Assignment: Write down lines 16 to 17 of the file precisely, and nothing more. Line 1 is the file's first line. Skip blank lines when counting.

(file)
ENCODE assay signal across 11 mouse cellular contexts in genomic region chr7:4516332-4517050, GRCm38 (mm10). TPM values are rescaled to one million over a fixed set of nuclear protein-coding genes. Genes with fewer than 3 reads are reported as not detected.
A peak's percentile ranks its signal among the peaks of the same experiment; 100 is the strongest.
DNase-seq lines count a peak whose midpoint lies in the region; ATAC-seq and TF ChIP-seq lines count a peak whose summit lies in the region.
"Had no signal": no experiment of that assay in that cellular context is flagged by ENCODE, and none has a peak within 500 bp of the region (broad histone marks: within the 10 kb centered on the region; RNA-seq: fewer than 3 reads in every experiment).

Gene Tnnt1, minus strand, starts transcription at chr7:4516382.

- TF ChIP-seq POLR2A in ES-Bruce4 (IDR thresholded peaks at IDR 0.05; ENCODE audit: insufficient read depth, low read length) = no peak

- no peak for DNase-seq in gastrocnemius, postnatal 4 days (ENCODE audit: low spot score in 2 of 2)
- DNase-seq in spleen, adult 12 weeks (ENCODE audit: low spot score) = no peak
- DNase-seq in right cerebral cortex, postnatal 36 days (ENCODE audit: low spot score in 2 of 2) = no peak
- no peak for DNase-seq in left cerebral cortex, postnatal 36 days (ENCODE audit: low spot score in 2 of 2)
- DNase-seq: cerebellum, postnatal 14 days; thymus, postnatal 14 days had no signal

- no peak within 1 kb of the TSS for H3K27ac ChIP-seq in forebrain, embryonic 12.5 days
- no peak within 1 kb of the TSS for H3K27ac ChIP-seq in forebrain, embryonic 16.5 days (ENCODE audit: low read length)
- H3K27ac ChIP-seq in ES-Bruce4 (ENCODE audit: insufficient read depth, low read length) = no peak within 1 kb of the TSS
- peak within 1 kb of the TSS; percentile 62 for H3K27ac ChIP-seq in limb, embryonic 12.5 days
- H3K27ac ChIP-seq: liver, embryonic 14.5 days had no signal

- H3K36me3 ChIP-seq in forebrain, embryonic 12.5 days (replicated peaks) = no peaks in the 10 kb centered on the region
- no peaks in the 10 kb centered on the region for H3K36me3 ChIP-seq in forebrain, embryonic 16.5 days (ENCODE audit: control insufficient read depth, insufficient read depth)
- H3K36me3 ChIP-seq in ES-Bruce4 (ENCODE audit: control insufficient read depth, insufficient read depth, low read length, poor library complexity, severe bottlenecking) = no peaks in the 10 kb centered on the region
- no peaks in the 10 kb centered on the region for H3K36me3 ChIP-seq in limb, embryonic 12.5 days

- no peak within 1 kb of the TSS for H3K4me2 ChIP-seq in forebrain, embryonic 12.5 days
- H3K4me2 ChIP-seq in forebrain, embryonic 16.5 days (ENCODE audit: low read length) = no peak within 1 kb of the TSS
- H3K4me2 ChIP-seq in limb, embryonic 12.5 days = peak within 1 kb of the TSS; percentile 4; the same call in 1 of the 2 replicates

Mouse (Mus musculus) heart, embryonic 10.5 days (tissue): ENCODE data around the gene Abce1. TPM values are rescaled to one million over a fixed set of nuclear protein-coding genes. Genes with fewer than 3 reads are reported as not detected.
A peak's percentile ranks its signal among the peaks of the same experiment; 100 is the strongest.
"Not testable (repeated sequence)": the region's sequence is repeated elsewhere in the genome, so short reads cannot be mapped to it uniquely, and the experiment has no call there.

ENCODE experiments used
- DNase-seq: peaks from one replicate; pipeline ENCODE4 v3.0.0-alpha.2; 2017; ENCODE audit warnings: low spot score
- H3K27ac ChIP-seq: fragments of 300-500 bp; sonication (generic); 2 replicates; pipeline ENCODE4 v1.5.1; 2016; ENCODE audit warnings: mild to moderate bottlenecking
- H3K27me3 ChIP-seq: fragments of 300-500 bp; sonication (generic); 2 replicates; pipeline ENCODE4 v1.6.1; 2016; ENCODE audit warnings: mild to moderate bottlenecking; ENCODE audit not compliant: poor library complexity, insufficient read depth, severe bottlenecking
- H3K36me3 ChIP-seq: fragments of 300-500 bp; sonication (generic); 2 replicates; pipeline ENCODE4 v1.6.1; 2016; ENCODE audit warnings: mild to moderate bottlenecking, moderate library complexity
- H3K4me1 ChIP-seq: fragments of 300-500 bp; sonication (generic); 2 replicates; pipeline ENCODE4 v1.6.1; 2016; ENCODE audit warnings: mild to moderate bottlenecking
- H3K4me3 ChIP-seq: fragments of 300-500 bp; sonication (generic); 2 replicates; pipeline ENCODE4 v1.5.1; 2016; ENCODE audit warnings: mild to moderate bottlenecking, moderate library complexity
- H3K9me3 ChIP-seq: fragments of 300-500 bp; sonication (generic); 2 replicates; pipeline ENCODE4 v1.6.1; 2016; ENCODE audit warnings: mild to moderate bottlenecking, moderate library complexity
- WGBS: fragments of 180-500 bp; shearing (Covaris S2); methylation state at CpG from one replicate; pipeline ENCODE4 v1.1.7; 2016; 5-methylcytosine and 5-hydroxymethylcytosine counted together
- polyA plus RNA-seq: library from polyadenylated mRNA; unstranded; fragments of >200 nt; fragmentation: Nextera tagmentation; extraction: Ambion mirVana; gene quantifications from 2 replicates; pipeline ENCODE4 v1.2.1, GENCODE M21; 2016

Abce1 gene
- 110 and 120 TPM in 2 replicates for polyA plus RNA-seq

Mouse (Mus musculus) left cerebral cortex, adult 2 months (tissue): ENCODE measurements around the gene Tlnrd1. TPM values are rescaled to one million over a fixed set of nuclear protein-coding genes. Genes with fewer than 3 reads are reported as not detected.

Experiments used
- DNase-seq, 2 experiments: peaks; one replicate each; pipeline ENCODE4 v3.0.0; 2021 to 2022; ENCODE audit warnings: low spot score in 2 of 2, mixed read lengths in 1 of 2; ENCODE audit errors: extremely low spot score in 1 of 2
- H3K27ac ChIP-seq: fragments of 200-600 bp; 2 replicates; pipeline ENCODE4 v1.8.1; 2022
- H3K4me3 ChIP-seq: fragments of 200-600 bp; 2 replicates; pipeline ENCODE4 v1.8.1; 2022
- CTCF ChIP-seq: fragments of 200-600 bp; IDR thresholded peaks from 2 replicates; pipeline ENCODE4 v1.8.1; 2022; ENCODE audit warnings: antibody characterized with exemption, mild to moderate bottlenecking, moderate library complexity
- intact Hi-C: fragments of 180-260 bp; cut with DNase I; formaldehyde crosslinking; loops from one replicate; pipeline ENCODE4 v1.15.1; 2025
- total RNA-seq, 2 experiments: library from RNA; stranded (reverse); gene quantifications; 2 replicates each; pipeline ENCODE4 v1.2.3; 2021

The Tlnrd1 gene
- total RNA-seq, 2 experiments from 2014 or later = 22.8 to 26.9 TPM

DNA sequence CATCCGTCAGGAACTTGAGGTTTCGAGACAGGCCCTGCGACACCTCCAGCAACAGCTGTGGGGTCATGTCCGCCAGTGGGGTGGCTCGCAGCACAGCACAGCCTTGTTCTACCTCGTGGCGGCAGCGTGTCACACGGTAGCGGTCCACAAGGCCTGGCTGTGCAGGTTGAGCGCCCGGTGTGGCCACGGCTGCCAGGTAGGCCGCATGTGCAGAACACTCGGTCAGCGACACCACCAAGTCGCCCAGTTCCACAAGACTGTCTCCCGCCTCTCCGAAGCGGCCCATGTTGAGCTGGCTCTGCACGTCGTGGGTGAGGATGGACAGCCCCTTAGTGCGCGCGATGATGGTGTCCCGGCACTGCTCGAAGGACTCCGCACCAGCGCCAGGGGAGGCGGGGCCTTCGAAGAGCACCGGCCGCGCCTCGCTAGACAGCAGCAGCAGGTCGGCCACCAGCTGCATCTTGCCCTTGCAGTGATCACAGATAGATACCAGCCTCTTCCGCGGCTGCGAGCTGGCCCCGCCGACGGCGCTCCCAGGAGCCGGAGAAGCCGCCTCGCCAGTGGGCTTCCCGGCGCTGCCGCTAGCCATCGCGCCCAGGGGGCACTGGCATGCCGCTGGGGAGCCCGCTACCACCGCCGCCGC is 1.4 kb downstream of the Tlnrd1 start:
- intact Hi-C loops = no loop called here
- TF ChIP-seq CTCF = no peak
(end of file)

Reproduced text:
- H3K27ac ChIP-seq: liver, embryonic 14.5 days had no signal

- H3K36me3 ChIP-seq in forebrain, embryonic 12.5 days (replicated peaks) = no peaks in the 10 kb centered on the region